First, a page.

Effects of plant genotype and soil on rhizosphere microbiome
|Main area:||Molecular ecology|
|Educational level:||Masters, Bachelor|
The increasing world population implies an increasing need for crop plants; albeit with less use of pesticides and fertilizers. The solution to this problem may seem impossible, but we believe that part of the solution to this challenge is to optimize microorganisms in the plant root vicinity to maximally support plant growth. In the project "Plant-microbiome interactions in modern and ancient barley" we are investigating to which extent modern varieties of barley have lost the ability to interact with the rhizosphere microbiome with focus on plant/bacteria/eukaryotic micro-grazer interactions. Our main purpose is to raise awareness to the fact that plant quality and health in agriculture require focus on BOTH the plant and its microbiome. Therefore, we are currently setting up a number of experiments where we examine the different aspects of plant/microbiome interactions. More specifically, we are focusing on how the plant controls the composition of its rhizosphere microbiome. In your project, you will investigate what matters most when it comes to assembling the rhizosphere microbiome. The soil or plant genotype? Together with a team of highly specialised experts, you will use state of the art techniques within the fields of molecular biology and plant analyses to answer some of the essential questions of plant growth optimization in the 21st century. Your daily work will consist of setting up and maintaining plant experiments, sampling of soil and plant material and laboratory work in the form of DNA/RNA extraction as well as bioinformatics. In general, you will have the possibility to influence the content of the project and in particular, to which degree the above-mentioned elements should contribute to the project.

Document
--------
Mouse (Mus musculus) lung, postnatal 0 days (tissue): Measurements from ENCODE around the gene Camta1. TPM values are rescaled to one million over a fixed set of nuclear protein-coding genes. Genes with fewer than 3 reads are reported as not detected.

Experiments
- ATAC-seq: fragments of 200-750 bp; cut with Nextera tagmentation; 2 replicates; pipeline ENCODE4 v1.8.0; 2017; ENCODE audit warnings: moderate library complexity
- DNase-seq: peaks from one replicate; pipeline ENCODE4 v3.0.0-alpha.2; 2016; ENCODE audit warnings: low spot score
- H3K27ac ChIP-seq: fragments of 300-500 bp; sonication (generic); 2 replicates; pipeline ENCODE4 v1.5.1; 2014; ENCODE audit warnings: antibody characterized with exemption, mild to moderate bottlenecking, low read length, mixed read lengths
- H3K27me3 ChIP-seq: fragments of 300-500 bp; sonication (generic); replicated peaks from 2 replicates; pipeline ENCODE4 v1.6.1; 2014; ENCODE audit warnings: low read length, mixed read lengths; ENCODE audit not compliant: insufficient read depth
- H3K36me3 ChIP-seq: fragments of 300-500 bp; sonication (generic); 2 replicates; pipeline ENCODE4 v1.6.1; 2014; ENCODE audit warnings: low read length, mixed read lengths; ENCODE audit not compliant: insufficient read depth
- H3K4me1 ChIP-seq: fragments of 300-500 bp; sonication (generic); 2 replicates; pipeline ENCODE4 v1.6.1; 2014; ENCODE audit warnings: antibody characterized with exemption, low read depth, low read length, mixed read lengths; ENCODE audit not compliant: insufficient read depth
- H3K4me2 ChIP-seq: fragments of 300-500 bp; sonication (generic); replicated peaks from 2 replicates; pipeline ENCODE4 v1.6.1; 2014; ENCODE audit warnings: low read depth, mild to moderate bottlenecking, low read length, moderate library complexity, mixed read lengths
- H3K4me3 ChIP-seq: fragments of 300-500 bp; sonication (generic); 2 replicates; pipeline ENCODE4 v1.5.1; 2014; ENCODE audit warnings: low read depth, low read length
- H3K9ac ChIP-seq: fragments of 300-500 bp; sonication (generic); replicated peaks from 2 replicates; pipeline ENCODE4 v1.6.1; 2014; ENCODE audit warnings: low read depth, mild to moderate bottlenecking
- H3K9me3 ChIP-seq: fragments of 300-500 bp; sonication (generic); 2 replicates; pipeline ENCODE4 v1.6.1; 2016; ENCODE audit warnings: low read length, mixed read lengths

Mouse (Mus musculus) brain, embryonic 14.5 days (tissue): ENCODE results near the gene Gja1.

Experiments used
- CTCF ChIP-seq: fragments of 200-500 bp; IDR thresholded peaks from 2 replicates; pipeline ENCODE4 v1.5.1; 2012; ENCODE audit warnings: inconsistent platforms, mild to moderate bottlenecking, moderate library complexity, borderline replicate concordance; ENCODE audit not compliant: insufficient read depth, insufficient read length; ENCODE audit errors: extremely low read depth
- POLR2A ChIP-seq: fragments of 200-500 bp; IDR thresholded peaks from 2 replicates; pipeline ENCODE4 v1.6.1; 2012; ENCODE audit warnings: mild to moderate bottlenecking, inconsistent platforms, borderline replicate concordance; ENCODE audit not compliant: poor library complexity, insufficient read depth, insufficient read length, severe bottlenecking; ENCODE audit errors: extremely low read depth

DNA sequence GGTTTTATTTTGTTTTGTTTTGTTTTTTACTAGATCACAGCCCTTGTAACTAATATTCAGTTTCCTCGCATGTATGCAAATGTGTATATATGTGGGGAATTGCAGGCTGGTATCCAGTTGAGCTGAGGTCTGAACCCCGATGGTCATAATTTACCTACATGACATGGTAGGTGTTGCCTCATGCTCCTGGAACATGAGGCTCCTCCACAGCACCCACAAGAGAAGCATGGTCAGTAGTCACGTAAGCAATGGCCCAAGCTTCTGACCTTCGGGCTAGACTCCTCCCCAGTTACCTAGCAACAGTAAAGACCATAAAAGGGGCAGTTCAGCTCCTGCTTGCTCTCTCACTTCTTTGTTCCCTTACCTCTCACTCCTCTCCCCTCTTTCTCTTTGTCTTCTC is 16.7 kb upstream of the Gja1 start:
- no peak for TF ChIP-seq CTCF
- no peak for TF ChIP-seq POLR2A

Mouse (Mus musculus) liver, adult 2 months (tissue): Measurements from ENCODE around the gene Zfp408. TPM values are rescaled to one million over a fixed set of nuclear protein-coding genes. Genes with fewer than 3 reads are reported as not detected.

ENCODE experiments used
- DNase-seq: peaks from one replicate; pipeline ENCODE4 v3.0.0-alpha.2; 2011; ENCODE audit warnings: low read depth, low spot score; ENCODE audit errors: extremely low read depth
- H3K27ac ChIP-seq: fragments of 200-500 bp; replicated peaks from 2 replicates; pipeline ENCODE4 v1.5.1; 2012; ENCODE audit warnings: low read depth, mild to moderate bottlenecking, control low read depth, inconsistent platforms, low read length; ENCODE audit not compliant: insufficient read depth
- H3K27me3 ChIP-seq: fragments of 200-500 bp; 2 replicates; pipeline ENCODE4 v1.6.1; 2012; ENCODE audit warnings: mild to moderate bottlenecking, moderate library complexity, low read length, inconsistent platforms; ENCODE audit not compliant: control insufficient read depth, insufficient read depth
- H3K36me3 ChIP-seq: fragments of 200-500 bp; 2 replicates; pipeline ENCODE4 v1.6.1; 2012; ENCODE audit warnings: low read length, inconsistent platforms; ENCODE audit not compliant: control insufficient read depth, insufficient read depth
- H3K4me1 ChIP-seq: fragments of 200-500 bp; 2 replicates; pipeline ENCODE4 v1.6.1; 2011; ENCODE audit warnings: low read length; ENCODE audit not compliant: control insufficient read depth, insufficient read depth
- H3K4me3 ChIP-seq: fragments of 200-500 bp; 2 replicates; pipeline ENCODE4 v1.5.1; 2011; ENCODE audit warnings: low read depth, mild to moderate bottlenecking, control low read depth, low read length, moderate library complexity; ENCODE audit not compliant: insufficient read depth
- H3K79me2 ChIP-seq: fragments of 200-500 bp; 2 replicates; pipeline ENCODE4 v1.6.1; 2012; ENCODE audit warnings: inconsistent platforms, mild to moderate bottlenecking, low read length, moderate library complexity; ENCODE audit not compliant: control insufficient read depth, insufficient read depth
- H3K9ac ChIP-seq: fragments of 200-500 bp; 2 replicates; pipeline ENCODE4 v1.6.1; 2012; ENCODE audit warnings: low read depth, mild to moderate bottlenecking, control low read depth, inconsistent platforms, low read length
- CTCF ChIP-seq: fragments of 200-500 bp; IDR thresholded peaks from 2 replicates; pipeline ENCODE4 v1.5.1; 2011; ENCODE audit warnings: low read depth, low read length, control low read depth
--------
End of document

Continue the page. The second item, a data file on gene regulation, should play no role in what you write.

|Methods used:||Setting up and maintaining plant experiments, sampling of soil and plant material and laboratory work in the form of DNA/RNA extraction as well as bioinformatics.|
|Keywords:||plant, microbiome , soil, food, molecular|
|Project home page:||https://www1.bio.ku.dk/projects/plant-microbiome-interactions-in-modern-and-ancient-barley/|
|Supervisor(s):||Nikolaj Lunding Kindtler, Flemming Ekelund|